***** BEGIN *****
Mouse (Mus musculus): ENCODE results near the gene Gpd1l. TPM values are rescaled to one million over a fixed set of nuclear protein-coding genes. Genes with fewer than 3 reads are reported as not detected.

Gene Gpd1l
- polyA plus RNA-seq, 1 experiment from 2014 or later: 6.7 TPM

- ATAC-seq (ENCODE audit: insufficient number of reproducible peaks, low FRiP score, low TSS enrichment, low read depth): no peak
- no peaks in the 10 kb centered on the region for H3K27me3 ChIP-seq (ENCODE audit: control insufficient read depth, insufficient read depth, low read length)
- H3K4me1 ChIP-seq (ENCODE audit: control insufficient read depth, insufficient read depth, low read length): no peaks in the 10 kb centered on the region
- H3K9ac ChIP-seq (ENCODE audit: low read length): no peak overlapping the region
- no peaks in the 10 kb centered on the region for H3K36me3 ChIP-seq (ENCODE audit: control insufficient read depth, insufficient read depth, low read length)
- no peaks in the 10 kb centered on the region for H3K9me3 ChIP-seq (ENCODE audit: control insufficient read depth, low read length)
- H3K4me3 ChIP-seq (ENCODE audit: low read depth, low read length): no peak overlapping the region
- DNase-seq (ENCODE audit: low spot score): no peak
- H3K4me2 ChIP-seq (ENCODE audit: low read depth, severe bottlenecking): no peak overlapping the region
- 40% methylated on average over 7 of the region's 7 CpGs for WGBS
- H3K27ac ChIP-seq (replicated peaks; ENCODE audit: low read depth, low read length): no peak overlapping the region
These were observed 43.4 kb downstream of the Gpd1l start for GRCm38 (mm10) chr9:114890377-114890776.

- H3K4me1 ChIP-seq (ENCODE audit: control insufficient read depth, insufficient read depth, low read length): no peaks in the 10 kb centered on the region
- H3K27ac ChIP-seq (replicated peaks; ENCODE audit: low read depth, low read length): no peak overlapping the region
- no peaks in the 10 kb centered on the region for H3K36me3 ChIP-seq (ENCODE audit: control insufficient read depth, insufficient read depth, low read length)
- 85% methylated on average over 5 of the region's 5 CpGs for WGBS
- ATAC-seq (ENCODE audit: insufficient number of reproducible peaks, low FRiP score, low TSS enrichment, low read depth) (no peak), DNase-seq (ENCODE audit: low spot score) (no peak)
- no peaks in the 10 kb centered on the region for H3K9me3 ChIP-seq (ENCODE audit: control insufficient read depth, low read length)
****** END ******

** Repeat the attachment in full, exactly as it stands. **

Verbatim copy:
Mouse (Mus musculus): ENCODE results near the gene Gpd1l. TPM values are rescaled to one million over a fixed set of nuclear protein-coding genes. Genes with fewer than 3 reads are reported as not detected.

Gene Gpd1l
- polyA plus RNA-seq, 1 experiment from 2014 or later: 6.7 TPM

- ATAC-seq (ENCODE audit: insufficient number of reproducible peaks, low FRiP score, low TSS enrichment, low read depth): no peak
- no peaks in the 10 kb centered on the region for H3K27me3 ChIP-seq (ENCODE audit: control insufficient read depth, insufficient read depth, low read length)
- H3K4me1 ChIP-seq (ENCODE audit: control insufficient read depth, insufficient read depth, low read length): no peaks in the 10 kb centered on the region
- H3K9ac ChIP-seq (ENCODE audit: low read length): no peak overlapping the region
- no peaks in the 10 kb centered on the region for H3K36me3 ChIP-seq (ENCODE audit: control insufficient read depth, insufficient read depth, low read length)
- no peaks in the 10 kb centered on the region for H3K9me3 ChIP-seq (ENCODE audit: control insufficient read depth, low read length)
- H3K4me3 ChIP-seq (ENCODE audit: low read depth, low read length): no peak overlapping the region
- DNase-seq (ENCODE audit: low spot score): no peak
- H3K4me2 ChIP-seq (ENCODE audit: low read depth, severe bottlenecking): no peak overlapping the region
- 40% methylated on average over 7 of the region's 7 CpGs for WGBS
- H3K27ac ChIP-seq (replicated peaks; ENCODE audit: low read depth, low read length): no peak overlapping the region
These were observed 43.4 kb downstream of the Gpd1l start for GRCm38 (mm10) chr9:114890377-114890776.

- H3K4me1 ChIP-seq (ENCODE audit: control insufficient read depth, insufficient read depth, low read length): no peaks in the 10 kb centered on the region
- H3K27ac ChIP-seq (replicated peaks; ENCODE audit: low read depth, low read length): no peak overlapping the region
- no peaks in the 10 kb centered on the region for H3K36me3 ChIP-seq (ENCODE audit: control insufficient read depth, insufficient read depth, low read length)
- 85% methylated on average over 5 of the region's 5 CpGs for WGBS
- ATAC-seq (ENCODE audit: insufficient number of reproducible peaks, low FRiP score, low TSS enrichment, low read depth) (no peak), DNase-seq (ENCODE audit: low spot score) (no peak)
- no peaks in the 10 kb centered on the region for H3K9me3 ChIP-seq (ENCODE audit: control insufficient read depth, low read length)